Baby Blacks on the Barrier Reef

Australia's juvenile marlin provide amazing fly-fishing action -- inside the reef!!

October 3, 2001

The Great Barrier Reef represents one of the only known spawning grounds for black marlin and blue marlin in the South Pacific. After they hatch in the fall, the baby blacks move inside the reef while juvenile blues move off into deeper water. Seeking protection inside and around the reefs, the year-old blacks feed on the large schools of bait found in the interior lagoons until they are big and fast enough to deal with the sharks that frequent deeper water. The result: impressive numbers of 30- to 100-pound young black marlin inside the reef from Lizard Island to Townsville. With up to 15 shots a day at the speedy little blacks, captains and anglers off Cairns get plenty of opportunity to stretch the limits of fly-fishing tackle.

The Big Tease
In 1996, promoter Peter Flower held the first-of-its-kind black marlin fly-fishing tournament out of Cairns. The event attracted such prominent fly fishermen from around the world as Jack Erskine, Billy Pate, Jean Paul Richard and Jeff McFaden, and paired them up with some of the best black marlin captains anywhere.

Fly fishing for blacks, as for all billfish, depends heavily on the use of teasers to get the fish close enough to the boat for the cast. The tremendous speed of these young marlin has pushed the development of unique teaser techniques and baits to get the fish within fly-casting range and keep them there. Fast, ferocious strikes mean each teaser bait must be fresh or heavily brined and sewn to keep it from being destroyed on the first take. Fortunately, the mates in Australia are second only to Dr. Frankenstein when it comes to bringing the dead to life.


With a tremendous number of species from which to choose, each captain I spoke with seemed to have a favorite baitfish for a teaser and different reasons for choosing it. Some skippers, such as Capt. Peter B. Wright, use live-bait teasers to get marlin within fly-casting range. Regardless of which teaser the marlin comes to first, Andersen likes to get the fish to move to his favorite: a pink-skirted “mack-tuna” (kawakawa) belly flap. Andersen says belly flaps are much more durable than whole baits and can withstand the repeated punishment from marlin.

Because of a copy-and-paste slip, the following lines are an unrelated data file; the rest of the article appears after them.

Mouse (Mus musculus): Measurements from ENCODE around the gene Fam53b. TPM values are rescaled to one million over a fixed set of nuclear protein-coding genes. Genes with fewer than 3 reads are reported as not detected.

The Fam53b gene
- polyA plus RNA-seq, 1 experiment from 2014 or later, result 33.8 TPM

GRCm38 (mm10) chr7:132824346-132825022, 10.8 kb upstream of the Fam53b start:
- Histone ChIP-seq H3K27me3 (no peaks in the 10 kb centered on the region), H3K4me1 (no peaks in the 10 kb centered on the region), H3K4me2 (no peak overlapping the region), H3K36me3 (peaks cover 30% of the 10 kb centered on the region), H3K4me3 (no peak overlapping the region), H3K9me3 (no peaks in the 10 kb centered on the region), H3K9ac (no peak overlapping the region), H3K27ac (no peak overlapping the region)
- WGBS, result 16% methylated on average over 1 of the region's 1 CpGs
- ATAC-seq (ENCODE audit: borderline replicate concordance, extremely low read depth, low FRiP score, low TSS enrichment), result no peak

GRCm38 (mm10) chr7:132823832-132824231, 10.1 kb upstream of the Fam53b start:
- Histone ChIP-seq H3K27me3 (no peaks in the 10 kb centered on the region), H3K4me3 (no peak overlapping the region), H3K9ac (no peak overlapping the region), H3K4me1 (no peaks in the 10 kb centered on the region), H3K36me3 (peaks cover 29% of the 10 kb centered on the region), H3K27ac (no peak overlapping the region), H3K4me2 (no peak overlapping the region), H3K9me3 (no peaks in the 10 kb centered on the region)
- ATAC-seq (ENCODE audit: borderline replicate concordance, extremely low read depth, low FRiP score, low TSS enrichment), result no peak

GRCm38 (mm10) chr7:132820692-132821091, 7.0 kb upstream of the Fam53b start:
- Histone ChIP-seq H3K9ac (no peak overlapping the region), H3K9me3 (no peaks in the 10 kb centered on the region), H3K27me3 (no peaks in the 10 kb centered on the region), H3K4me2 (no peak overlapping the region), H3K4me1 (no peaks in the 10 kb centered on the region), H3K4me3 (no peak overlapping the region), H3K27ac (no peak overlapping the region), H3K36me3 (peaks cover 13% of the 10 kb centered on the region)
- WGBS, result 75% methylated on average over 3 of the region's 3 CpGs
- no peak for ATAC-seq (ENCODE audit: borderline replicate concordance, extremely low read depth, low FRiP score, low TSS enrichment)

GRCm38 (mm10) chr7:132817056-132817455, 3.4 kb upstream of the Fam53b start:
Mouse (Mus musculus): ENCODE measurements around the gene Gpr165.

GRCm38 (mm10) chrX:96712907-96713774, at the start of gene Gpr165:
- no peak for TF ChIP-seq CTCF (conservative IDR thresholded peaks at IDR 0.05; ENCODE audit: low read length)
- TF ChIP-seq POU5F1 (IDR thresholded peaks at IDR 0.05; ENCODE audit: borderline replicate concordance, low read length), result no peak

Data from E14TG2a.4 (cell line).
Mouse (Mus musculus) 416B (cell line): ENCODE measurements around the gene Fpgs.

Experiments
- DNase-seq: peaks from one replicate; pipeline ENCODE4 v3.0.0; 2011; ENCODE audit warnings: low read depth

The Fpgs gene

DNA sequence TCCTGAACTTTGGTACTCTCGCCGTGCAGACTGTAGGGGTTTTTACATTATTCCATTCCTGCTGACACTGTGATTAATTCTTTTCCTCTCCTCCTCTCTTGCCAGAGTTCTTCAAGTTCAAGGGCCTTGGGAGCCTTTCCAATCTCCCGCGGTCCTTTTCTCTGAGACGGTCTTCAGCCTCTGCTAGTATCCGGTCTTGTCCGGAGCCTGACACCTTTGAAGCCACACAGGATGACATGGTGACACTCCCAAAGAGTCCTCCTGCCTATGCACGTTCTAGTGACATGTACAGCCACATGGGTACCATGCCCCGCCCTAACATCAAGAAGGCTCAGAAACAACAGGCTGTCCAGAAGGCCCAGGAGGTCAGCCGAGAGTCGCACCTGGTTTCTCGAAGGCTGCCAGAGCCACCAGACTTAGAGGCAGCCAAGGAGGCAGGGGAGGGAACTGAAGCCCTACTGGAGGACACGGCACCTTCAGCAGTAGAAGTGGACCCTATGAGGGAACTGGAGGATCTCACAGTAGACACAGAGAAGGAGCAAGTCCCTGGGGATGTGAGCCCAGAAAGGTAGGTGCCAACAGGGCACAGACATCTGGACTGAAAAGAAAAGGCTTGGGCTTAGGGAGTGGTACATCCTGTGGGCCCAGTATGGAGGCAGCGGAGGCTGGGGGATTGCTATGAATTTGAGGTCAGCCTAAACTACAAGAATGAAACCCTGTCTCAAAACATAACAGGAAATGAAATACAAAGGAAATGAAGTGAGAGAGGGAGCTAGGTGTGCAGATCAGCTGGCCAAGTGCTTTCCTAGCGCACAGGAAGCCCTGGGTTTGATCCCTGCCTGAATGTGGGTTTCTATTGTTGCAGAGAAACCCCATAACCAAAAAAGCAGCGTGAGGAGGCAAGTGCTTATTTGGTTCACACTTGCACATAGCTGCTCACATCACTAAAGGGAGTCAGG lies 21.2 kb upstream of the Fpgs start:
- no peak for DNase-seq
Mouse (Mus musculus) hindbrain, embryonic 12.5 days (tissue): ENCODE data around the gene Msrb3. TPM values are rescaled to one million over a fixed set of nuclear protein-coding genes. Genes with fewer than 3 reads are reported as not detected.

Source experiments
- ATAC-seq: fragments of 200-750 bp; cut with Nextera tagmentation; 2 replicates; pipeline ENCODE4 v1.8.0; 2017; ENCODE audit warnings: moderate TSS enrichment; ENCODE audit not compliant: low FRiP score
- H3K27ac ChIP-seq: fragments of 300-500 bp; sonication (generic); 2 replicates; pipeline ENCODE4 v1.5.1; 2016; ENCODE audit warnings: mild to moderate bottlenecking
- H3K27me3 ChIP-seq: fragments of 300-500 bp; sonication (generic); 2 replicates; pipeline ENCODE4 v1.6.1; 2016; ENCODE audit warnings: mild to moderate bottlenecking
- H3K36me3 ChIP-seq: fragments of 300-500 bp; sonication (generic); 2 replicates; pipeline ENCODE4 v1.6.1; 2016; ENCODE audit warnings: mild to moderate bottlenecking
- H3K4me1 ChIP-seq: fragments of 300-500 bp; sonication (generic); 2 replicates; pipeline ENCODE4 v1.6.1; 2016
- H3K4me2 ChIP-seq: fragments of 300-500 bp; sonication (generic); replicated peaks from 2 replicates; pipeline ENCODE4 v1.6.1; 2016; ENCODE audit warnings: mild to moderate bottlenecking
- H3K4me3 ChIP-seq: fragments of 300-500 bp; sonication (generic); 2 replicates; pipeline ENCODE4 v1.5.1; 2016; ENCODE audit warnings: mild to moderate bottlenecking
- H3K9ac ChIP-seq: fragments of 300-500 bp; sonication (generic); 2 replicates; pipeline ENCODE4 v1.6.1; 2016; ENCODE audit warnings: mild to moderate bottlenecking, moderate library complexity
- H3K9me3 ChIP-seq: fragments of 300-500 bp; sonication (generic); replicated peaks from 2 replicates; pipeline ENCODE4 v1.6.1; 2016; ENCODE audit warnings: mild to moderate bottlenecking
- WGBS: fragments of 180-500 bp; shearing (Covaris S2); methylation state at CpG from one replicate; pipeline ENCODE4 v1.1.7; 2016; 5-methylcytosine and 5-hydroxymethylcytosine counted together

Capt. Barry Cross on the Azura prefers a slapping queenfish as his main surface teaser. Like most captains here, he runs a swimming, hookless mullet 20 to 40 feet deep on the downrigger, a single or daisy chain of ballyhoo on the flats and his first choice, the leather-skinned queenfish from the flybridge. Aboard Sea Baby IV, legendary captains Laurie Woodbridge and Ross Finlayson prefer a skipping scad for their surface teaser. (A plentiful baitfish with iridescent silvery skin, scad resemble an abalone shell in coloration.) Wright forgoes pulling baits altogether and uses soft-head lure teasers for their durability and effectiveness.

I asked Finlayson on the Sea Baby IV why he didn’t run the teasers from the outriggers like most captains do in other parts of the world. His response: “We like our outriggers too much.” Sailfish off the Barrier Reef usually stay fixed on a teaser, according to Finlayson. But these young blacks move quickly like beaked missiles from one hookless teaser to another, chomping down and pulling drag before you have time to react. And with a couple working a spread, things get pretty wild.


Australia’s preferred teaser method utilizes rods without guides (so the line goes through the blank to the reel) equipped with small, fast-retrieve reels holding 50- to 80-pound test. The fast retrieves help keep the teasers out of the fish’s mouth and the fish coming to the boat.

Why use rods without guides? You guessed it: The Aussies like their rods too much. A teased marlin will inevitably grab a bait and try to take off with it. Once the fish lets go, the rod tip springs back with a sudden lurch that can allow a loop of line to catch around the rod tip or one of the rod guides, resulting in a break-off, broken rod, or worse, a lost outfit. Using guideless rods eliminates such scenarios.

One other aspect of teaser deployment unique to Australia is the use of downriggers, with large swimming mullet the bait of choice. Most of the captains I spoke to said that 50 percent of the fish they encounter hit their downrigger first. After that initial downrigger strike, little blacks usually follow the rising bait to the surface, bringing them up into the spread with the other teasers. With four teasers in the water, each crew member mans a teaser rod, getting every person on board involved in the action. With this in-your-face fishing, the whole crew works together on every fish.